This post has been republished via RSS; it originally appeared at: New blog articles in Microsoft Tech Community.
We stopped being so algorithmically cute: when you request compression, we now just try to do it because you said so. :)
We first introduced SMB compression in Windows Server 2022 & Windows 11. SMB compression allows an administrator, user, or application to request compression of files as they transfer over the network. This removes the need to first deflate a file manually with an application, copy it, then inflate on the destination PC. Compressed files will consume less network bandwidth and take less time to transfer, at the cost of slightly increased CPU usage during transfers.
Based on testing and analysis, we have changed the default behavior of compression. Previously, the SMB compression decision algorithm would attempt to compress the first 524,288,000 bytes (500MiB) of a file during transfer and track that at least 104,857,600 bytes (100MiB) compressed within that 500-MB range. If fewer than 100 MiB were compressible, SMB compression stopped trying to compress the rest of the file. If at least 100 MiB compressed, SMB compression attempted to compress the rest of the file. This meant that very large files with compressible data – for instance, a multi-gigabyte virtual machine disk – were likely to compress but a relatively small file – even a very compressible one – would not compress.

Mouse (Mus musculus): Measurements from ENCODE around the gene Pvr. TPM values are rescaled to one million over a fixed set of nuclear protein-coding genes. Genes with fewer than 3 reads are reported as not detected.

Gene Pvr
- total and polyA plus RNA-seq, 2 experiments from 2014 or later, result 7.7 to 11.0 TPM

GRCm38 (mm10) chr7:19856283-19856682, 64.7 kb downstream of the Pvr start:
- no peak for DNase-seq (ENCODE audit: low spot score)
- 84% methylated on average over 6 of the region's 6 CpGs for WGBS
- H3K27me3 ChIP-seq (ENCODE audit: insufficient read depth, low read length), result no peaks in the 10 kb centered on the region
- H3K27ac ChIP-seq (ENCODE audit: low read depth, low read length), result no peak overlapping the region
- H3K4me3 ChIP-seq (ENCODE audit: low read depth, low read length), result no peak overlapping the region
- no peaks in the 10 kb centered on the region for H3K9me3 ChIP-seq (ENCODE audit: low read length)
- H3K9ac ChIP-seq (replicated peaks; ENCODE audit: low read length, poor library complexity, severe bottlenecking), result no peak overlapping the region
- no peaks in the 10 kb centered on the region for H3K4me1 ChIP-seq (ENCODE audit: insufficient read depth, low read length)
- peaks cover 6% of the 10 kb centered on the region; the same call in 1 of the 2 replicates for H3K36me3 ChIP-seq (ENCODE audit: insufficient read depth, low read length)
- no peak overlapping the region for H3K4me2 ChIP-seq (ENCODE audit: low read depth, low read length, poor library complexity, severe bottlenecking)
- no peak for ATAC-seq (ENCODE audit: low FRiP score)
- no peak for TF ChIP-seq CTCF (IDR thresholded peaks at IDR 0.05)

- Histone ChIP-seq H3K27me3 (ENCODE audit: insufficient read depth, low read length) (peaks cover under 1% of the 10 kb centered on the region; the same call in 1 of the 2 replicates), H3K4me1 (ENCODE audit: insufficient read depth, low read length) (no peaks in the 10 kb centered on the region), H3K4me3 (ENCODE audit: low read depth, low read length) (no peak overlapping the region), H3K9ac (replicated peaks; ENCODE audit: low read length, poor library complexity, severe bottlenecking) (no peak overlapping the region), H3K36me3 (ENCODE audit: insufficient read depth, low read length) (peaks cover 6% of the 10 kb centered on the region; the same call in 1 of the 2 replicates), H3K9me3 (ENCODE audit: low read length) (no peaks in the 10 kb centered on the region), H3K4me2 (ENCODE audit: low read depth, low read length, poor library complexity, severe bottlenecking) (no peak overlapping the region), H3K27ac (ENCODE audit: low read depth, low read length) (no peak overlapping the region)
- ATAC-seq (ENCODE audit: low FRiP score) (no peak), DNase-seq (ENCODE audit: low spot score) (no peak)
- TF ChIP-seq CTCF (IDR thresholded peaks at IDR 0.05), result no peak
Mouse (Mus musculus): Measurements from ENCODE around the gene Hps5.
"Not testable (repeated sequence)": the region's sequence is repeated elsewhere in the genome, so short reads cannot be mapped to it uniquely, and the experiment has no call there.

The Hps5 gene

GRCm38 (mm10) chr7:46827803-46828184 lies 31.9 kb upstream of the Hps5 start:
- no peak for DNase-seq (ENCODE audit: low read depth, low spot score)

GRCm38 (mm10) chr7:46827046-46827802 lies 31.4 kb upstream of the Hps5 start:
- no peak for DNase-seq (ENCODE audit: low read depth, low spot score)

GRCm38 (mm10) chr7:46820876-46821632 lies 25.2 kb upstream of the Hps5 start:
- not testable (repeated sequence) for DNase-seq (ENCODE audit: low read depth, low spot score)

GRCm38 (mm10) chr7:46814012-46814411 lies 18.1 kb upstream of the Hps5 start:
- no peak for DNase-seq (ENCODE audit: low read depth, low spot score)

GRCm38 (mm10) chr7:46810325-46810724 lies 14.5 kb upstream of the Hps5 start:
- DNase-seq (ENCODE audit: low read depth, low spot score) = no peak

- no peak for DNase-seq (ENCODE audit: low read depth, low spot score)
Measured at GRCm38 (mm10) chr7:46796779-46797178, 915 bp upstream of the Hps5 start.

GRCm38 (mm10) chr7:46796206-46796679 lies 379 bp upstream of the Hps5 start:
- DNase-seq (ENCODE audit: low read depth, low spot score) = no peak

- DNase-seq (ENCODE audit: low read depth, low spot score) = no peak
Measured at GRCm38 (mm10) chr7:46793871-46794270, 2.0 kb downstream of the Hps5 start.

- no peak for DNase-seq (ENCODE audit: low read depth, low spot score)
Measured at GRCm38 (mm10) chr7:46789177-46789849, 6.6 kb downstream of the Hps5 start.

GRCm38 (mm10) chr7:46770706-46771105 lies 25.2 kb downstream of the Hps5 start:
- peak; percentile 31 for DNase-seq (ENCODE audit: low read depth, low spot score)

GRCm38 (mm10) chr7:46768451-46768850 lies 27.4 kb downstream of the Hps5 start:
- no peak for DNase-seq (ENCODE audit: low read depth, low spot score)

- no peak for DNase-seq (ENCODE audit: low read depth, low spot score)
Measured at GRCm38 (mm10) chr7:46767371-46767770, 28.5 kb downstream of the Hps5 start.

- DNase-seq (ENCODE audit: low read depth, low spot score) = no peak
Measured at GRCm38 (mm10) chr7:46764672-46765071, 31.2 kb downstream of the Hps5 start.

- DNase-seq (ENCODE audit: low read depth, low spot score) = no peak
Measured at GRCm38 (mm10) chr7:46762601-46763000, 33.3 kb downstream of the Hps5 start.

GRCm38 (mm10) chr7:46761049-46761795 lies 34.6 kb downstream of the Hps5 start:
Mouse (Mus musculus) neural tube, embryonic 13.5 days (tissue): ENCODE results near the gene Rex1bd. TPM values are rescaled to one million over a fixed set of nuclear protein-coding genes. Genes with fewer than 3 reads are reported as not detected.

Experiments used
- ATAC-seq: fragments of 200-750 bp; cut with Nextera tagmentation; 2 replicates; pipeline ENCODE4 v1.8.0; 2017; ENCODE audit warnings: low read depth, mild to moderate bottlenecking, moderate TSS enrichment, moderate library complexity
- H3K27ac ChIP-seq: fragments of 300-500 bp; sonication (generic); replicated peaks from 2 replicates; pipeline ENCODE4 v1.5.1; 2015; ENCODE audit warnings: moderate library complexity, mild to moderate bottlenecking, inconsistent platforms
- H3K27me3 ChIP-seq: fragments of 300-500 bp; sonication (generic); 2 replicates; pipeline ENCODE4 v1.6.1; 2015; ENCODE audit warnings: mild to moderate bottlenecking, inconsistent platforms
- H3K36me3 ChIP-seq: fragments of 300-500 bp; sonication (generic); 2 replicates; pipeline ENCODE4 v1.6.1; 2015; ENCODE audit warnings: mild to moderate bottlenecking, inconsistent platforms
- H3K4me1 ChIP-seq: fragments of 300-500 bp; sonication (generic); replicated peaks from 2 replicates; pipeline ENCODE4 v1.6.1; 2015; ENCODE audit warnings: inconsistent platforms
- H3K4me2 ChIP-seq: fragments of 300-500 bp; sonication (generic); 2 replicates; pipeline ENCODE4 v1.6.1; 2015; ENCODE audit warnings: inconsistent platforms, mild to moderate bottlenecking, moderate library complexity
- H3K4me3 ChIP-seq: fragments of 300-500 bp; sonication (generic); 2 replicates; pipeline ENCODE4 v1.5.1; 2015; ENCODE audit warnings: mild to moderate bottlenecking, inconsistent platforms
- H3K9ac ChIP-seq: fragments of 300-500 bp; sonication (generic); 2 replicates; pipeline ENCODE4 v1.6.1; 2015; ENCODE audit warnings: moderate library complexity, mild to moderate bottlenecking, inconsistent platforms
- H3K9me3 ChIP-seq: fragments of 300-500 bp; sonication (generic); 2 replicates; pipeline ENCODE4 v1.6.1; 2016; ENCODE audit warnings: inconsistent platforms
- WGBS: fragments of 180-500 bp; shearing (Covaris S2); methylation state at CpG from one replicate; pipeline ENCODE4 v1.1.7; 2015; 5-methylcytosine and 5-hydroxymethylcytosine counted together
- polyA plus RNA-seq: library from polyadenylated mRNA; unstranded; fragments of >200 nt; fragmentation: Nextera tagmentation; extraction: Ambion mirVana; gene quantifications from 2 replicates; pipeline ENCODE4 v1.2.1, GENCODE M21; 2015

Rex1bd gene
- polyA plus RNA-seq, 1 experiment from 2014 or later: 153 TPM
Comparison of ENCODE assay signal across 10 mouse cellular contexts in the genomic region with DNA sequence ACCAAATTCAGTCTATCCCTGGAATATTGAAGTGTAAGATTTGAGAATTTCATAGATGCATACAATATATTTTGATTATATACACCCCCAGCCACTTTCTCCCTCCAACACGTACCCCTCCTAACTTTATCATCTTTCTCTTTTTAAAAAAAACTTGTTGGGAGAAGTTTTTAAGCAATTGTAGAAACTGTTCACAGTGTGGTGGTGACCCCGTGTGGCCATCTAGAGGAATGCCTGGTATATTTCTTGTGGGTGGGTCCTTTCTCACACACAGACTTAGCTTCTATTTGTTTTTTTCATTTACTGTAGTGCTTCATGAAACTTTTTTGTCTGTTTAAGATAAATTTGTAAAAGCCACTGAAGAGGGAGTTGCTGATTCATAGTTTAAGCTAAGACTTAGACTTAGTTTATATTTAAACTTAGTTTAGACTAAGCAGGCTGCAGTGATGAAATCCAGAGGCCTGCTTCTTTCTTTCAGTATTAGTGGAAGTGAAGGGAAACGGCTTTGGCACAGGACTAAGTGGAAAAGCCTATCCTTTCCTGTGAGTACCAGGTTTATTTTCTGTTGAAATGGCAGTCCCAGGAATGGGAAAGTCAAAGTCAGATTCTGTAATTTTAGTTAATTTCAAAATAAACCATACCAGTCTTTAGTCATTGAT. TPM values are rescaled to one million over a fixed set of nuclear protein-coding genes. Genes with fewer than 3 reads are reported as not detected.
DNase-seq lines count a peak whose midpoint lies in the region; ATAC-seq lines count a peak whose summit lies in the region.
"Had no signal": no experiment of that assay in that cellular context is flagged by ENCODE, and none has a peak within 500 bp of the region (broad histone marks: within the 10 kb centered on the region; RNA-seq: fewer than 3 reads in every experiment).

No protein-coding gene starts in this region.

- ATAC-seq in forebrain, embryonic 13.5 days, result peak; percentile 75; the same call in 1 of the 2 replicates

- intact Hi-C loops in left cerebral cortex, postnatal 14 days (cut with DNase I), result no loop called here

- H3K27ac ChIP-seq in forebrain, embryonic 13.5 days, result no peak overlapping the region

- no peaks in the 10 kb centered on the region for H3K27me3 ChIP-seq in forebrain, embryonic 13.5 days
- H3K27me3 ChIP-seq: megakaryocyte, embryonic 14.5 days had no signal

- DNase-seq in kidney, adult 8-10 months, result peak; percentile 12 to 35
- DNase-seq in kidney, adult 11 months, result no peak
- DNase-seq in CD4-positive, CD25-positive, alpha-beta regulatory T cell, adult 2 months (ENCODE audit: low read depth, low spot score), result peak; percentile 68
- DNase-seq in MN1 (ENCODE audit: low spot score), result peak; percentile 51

Starting in Build 22449, we will no longer use this decision algorithm by default. Instead, if compression is requested, we will always attempt to compress. If you wish to modify this new behavior to return to a decision algorithm, please see this article: Understanding and controlling compression behaviors.
Please use the Feedback Hub to give feedback or report issues with SMB compression, using the Files, Folders, and Online Storage > File Sharing category.
Until next time,
Ned "smooooosh" Pyle